BIG LOVE (Channel 5) reviewed by Roz Kaveney
Most imported US television adheres to some sort of definable genre expectation - forensic police procedural, teen-oriented soap opera - where the sorts of story on offer, the sorts of relationship between the characters are intended to comfort rather than challenge. The most interesting television drama being made - usually for the cable channels - are the shows which appear to adhere more closely to a mundane reality, but use the pretext of showing us small enclosed worlds as a vehicle for complexly eroticised melodrama.
Such shows are closely bound up with a personal vision; their creator/show-runner is at least as important as the stars. Ryan Murphy's Nip/Tuck , for example, with its almost entirely venal Miami plastic surgeons, is only in part an expose of an industry that exploits self-hatred and the cult of beauty - at some point in almost every episode, the surgeons turn to a new client and say, with flashing grins, 'What don't you like about youerself?'
Far more importantly, though, the show is an examination by the gay Murphy of the intensely romantic relationship between the show's two heterosexual male principal characters, Sean and Christian; at the climax of the third season, Christian is prepared to sacrifice his own right hand to save Sean's life. It is also about the way they, and the women who share their lives - Christian is the father of Sean's older child and Sean slept with Christian's fiancee - struggle towards some sort of ethical behaviour in the absence of any kind of moral compass. Joely Richardson, Dylan Walsh and Julian McMahon are particularly engaging in this enthusiastically tawdry show.
Nip/Tuck is relevant here - rather more so than, say, Alan Ball's mortician drama Six Feet Under- because Marc Olsen'sBig Love is in a sense its anti-type. Where Sean and Christian have no morals, but a surprising number of scruples, Big Love's Bill Henrickson (Bill Paxton) has morals enough for a small town, and a set of beliefs most people regard as utterly immoral. Bill and his three wives are part of Utah's small community of polygamists, members of small sects that split from the Mormons when the Church of Latterday Saints compromised on the issue in order to make their peace with the federal authorities.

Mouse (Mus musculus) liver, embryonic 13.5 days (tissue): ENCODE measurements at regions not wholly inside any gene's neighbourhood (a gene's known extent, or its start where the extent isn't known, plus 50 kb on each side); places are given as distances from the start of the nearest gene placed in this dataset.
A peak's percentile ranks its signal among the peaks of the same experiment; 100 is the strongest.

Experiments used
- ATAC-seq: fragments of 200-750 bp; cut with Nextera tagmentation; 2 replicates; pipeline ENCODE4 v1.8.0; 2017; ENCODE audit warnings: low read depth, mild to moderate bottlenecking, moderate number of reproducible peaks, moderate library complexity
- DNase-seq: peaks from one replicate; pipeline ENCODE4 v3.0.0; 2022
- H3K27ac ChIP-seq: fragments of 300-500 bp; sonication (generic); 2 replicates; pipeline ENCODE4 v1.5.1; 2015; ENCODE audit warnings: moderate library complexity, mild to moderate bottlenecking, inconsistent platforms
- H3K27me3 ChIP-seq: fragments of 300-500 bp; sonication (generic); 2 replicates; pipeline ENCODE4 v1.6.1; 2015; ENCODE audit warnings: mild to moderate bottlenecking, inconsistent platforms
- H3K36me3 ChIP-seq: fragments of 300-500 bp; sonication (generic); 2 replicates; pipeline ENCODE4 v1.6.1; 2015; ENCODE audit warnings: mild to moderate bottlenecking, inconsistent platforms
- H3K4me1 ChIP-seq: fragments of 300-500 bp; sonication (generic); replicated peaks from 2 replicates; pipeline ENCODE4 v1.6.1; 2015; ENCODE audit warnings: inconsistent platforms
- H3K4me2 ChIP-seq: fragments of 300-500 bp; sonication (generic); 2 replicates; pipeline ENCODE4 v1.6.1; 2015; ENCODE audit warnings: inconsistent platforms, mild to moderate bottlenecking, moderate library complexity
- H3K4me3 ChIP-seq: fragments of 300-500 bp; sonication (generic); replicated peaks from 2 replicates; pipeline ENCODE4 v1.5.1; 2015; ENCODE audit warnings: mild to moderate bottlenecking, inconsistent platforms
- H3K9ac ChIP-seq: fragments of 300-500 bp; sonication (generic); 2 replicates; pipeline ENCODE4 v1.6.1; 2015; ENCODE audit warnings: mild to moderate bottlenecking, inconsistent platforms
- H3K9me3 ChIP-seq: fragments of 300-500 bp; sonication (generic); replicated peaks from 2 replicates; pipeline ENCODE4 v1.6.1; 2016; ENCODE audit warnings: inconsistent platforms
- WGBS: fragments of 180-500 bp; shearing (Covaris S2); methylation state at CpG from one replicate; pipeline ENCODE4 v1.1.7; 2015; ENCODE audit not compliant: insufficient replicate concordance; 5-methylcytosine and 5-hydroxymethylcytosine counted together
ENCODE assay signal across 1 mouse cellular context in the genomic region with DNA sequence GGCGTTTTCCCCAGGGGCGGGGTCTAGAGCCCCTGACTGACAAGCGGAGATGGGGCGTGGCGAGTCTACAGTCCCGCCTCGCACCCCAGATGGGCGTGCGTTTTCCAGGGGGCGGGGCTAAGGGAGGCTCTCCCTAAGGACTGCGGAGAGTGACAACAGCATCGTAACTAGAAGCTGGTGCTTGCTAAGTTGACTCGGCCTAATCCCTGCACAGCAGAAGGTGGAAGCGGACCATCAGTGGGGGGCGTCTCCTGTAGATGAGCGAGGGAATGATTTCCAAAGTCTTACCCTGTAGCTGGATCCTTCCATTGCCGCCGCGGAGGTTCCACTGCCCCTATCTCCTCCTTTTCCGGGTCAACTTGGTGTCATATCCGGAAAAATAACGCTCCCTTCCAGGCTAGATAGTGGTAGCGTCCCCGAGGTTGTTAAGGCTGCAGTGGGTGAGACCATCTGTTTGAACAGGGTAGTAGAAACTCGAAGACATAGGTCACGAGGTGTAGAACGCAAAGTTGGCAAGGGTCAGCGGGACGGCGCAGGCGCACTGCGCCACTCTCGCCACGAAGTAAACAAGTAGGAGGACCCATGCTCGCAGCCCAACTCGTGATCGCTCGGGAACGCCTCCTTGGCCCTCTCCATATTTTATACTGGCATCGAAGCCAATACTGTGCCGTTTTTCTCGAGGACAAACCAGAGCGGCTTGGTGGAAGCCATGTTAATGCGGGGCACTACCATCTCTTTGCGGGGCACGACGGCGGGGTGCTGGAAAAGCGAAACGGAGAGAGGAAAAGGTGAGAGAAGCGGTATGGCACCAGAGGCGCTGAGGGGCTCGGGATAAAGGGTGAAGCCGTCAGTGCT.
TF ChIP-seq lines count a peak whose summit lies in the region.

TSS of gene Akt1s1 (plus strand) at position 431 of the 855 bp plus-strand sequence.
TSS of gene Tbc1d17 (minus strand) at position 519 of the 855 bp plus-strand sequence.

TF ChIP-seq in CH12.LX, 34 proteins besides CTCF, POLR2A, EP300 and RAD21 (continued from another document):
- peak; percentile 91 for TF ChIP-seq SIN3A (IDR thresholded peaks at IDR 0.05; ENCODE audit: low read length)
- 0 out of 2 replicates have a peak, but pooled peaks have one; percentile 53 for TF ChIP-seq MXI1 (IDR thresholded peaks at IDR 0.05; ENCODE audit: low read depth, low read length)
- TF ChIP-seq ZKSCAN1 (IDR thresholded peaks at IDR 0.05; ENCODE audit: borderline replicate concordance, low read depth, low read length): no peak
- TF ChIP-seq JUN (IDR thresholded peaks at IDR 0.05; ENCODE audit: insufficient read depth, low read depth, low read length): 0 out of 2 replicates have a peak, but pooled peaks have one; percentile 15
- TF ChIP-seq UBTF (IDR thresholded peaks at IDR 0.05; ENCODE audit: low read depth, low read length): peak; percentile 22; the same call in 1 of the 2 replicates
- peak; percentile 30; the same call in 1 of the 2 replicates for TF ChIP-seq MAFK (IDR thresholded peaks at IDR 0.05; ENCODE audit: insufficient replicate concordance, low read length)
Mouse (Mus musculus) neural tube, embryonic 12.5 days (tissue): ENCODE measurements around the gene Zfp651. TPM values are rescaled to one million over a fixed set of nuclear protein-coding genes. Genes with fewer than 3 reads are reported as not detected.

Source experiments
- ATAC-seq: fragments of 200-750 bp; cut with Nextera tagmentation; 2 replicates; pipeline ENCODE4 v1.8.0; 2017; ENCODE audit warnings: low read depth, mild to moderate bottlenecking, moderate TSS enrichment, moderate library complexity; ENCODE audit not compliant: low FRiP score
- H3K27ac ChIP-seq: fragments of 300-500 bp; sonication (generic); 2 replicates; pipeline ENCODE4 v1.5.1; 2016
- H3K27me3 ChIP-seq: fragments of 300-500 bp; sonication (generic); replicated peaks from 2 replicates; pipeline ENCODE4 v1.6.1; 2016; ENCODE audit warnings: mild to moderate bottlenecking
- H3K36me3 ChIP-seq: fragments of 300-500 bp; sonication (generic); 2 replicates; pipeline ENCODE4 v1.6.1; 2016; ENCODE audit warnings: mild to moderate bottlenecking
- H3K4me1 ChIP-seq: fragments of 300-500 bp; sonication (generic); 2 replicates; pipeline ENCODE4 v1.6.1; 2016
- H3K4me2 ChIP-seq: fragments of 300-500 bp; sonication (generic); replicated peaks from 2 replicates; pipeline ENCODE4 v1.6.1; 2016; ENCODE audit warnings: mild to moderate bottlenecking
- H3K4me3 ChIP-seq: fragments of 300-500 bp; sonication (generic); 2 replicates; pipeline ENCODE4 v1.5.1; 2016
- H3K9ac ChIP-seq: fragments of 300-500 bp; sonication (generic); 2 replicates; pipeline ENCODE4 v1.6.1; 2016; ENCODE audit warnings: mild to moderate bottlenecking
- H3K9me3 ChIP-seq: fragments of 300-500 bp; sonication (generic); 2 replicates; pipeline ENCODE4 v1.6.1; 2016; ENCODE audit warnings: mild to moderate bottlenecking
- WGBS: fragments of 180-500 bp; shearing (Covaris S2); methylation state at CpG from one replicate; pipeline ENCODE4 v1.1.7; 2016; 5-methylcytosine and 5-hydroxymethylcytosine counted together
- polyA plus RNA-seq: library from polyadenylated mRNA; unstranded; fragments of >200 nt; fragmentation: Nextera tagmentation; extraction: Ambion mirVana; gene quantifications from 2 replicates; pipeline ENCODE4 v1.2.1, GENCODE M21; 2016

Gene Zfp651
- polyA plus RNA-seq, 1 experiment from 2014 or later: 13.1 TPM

It is a show then about the inhabitants of a wainscot society, who pass for normal in suburbia by constantly censoring their public behaviour and affection. Bill shares his nights equally between the adjacent houses inhabited by his wives Barb, Nicki and Margene and their various children, but at official events like the opening of his hardware stores, he is an orthodox family man with Barb at his side. This is an inherently unstable situation, held together by mutual affection, and constantly threatened by external forces and internal pressues.
The major threat is Nicki's father, the sect's Prophet, who ousted Bill's family from control a generation earlier, and with whom Bill is in financial dispute. Harry Dean Stanton is at once impressive and sleasy as the soft-spoken Roman - perhaps most so when he sings 'Big Rock Candy Mountain' at his grandson's birthday party, conveying implicit threats with his every glance. Later in the series, he has the youngest of his wives recite Emily Dickinson for him - Big Love can be quite prurient, but its most wonderfully perverse imaginings exude only a whiff of corrupt sensuality. Roman's confrontations with the solid obstinate Bill are almost primal in their sense of alpha males competing; this is acting quietly and unshowily charged with testosterone.
One of the strengths of the show is that it allows us to know the worst of what is imputed to these small sects - the forced marriage of young girls, the discarding of surplus wives and sons like unwanted kittens, - while allowing for the possibility that there is another side to the story. Bill wears patriarchal authority lightly, while taking Viagra to fulfil his marital obligations. His women are also married to each other, as sisters rather than lovers - Olsen is extraordinary on the way they balance jealousy and intimacy, at their best, and drift into bitchiness at their worst.
This is a show which neither endorses nor condemns polygamy as such; there is a gently teasing parable here about the row about gay marriage. Jeanne Tripplehorn is exquisitely weary as Barb, the original wife whose near-fatal illness prompted her husband's return to the church of his youth. She has not chosen polygamy so much as accepted it; in a real sense, she treats the younger co-wife Margene as an extra daughter as much as a spouse. The real sparks of irritation and mild sexual confusion are struck between her and Nicki (Chloe Sevigny); Nicki is a wonderful creation, Roman's spoiled princess, a spendaholic with a gift for mechanical tinkering. Sevigny has never been better than this - perhaps especially when in her glee over mistaken suspicions that Bill is taking a fourth wife she is like a child at Christmas. People are strange; the strengths of shows like Big Love lies in the sense of common humanity that lies beyond melodrama and exploitation.